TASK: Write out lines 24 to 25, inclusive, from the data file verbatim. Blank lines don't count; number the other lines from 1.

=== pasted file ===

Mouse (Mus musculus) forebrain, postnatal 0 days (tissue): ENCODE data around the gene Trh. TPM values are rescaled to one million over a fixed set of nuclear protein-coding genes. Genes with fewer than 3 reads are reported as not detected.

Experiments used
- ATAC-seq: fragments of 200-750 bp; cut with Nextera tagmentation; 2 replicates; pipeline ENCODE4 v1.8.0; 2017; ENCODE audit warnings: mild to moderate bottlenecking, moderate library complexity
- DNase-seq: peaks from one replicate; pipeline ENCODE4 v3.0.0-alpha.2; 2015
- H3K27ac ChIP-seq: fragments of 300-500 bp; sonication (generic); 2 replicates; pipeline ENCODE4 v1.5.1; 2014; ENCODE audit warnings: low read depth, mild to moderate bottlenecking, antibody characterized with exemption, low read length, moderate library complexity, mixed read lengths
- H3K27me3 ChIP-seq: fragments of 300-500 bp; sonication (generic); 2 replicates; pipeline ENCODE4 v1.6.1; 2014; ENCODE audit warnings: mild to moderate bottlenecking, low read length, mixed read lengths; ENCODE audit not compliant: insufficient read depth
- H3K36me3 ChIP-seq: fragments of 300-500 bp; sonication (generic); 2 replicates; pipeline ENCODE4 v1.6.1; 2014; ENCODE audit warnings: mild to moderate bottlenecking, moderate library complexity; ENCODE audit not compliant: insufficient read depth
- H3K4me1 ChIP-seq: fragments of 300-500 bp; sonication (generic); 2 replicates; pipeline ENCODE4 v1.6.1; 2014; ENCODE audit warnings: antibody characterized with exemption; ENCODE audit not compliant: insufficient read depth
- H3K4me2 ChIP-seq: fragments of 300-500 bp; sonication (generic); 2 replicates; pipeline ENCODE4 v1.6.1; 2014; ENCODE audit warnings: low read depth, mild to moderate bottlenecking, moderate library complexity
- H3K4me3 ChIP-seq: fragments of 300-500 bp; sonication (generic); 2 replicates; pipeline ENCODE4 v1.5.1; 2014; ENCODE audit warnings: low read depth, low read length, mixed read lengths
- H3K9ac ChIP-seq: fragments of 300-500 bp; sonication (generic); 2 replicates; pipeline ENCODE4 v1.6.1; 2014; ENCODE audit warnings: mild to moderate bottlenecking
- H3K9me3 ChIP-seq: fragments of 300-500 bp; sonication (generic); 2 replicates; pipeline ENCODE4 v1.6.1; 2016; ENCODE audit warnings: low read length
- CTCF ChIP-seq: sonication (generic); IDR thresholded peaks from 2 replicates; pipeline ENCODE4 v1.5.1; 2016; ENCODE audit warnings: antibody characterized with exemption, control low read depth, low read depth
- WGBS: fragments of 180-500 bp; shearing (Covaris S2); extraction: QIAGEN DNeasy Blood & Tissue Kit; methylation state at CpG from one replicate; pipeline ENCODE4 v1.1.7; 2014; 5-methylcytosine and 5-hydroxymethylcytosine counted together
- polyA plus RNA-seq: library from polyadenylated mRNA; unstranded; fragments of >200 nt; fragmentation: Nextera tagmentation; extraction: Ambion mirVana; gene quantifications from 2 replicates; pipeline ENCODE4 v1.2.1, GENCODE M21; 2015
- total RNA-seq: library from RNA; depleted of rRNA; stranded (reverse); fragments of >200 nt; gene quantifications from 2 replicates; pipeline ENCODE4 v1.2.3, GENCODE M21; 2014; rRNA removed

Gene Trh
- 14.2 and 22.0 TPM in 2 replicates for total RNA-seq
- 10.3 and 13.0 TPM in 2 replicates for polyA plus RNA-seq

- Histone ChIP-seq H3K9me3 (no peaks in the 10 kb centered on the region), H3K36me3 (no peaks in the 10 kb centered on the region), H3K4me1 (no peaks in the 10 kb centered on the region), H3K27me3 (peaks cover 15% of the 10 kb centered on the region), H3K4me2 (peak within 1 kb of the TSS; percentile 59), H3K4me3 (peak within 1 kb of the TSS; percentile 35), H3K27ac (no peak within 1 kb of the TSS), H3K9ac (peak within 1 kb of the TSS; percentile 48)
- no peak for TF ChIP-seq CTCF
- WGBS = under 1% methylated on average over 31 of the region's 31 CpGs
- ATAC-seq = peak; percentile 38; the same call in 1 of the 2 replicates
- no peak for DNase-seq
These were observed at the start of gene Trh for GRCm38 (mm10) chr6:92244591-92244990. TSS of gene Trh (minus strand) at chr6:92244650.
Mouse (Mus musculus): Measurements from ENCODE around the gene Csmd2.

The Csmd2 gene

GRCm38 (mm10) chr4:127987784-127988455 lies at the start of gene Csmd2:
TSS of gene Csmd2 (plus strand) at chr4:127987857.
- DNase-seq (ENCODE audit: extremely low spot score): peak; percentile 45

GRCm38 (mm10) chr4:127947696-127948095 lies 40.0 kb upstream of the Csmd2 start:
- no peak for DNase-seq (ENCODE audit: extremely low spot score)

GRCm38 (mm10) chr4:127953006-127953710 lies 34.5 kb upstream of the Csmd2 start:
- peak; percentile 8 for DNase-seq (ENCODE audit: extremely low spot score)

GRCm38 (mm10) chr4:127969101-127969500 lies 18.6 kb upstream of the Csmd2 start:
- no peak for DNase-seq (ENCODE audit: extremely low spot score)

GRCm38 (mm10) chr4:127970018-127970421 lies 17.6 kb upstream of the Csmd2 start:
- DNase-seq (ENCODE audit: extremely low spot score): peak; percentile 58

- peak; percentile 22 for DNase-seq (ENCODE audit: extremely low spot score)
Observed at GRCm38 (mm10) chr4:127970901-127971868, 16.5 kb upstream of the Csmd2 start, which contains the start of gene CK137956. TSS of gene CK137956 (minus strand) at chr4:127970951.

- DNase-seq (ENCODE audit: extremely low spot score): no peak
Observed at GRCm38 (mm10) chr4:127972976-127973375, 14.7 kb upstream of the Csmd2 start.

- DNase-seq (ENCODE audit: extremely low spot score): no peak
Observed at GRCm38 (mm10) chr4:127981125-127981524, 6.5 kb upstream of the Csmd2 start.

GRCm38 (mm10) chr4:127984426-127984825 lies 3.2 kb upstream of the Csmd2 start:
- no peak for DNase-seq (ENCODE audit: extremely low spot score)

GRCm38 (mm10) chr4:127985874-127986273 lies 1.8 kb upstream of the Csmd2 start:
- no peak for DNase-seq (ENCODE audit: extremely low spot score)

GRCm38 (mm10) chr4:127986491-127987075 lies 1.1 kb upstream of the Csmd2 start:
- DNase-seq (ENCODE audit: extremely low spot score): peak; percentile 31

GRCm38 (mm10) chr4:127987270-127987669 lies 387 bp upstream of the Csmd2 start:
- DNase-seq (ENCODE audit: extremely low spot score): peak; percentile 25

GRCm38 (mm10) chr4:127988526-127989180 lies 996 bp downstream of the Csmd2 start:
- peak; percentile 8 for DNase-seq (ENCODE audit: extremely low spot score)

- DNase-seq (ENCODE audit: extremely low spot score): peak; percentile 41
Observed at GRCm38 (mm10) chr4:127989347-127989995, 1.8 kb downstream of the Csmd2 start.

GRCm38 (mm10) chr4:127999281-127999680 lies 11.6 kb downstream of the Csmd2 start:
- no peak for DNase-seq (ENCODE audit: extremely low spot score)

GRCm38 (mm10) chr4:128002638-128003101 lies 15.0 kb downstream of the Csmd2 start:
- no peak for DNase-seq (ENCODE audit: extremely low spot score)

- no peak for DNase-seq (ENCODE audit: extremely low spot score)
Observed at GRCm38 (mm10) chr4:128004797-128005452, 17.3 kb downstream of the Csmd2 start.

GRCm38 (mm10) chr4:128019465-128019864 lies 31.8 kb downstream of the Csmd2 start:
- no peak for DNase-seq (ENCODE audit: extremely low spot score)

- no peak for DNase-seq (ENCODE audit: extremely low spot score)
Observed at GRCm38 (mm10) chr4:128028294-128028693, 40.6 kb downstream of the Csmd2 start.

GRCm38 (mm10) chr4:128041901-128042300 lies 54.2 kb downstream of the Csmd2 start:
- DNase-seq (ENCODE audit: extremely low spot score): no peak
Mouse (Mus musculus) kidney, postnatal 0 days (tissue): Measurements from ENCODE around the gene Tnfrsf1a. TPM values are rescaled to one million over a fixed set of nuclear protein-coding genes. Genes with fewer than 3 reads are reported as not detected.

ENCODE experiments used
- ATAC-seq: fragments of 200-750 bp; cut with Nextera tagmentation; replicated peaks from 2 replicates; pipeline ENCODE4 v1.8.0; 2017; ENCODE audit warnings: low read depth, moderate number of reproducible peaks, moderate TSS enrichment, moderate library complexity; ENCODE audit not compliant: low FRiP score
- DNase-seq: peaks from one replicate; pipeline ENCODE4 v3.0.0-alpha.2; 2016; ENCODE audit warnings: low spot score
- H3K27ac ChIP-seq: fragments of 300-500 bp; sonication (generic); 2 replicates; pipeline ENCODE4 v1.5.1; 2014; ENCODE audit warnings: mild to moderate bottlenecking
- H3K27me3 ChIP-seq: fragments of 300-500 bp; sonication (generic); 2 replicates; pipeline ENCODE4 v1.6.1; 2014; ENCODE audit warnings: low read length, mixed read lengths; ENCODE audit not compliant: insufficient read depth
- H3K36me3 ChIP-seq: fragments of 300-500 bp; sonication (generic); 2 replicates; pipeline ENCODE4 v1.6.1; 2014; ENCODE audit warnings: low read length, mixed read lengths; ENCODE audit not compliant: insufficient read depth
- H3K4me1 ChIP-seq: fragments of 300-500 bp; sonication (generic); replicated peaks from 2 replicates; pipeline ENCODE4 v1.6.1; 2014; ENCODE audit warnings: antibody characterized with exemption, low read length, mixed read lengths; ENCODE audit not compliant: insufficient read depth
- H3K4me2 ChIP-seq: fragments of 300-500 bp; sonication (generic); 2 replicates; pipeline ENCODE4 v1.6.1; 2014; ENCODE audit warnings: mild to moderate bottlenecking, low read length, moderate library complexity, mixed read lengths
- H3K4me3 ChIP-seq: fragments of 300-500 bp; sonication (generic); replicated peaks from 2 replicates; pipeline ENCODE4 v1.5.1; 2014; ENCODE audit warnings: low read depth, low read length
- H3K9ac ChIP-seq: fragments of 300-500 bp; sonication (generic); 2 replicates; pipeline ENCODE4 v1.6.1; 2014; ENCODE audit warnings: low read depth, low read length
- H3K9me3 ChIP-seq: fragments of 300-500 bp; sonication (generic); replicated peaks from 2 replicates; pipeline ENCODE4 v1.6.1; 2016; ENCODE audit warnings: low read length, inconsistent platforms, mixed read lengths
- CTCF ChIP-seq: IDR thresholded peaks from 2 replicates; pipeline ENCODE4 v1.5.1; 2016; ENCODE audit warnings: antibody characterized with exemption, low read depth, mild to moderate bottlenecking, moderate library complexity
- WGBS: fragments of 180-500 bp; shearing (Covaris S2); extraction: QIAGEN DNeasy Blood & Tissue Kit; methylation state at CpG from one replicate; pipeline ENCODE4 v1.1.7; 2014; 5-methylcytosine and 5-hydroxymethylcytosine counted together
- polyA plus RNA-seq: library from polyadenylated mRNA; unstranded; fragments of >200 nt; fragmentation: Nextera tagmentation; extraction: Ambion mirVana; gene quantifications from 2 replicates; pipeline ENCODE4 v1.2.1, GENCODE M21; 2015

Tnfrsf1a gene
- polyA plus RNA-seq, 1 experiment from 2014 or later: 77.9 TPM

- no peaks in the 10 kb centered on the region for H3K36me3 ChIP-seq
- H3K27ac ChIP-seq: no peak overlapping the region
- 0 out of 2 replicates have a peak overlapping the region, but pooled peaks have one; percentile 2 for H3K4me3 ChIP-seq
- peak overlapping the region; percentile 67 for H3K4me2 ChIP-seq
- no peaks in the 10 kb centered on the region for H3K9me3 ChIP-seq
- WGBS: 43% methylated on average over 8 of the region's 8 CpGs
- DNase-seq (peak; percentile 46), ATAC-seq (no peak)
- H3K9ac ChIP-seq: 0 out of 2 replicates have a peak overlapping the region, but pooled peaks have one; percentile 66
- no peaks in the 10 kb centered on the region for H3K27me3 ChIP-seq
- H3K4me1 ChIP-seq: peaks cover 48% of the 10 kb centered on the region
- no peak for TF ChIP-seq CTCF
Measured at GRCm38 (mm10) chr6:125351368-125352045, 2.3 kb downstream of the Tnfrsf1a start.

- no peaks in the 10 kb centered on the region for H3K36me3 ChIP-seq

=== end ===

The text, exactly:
- no peak for DNase-seq
These were observed at the start of gene Trh for GRCm38 (mm10) chr6:92244591-92244990. TSS of gene Trh (minus strand) at chr6:92244650.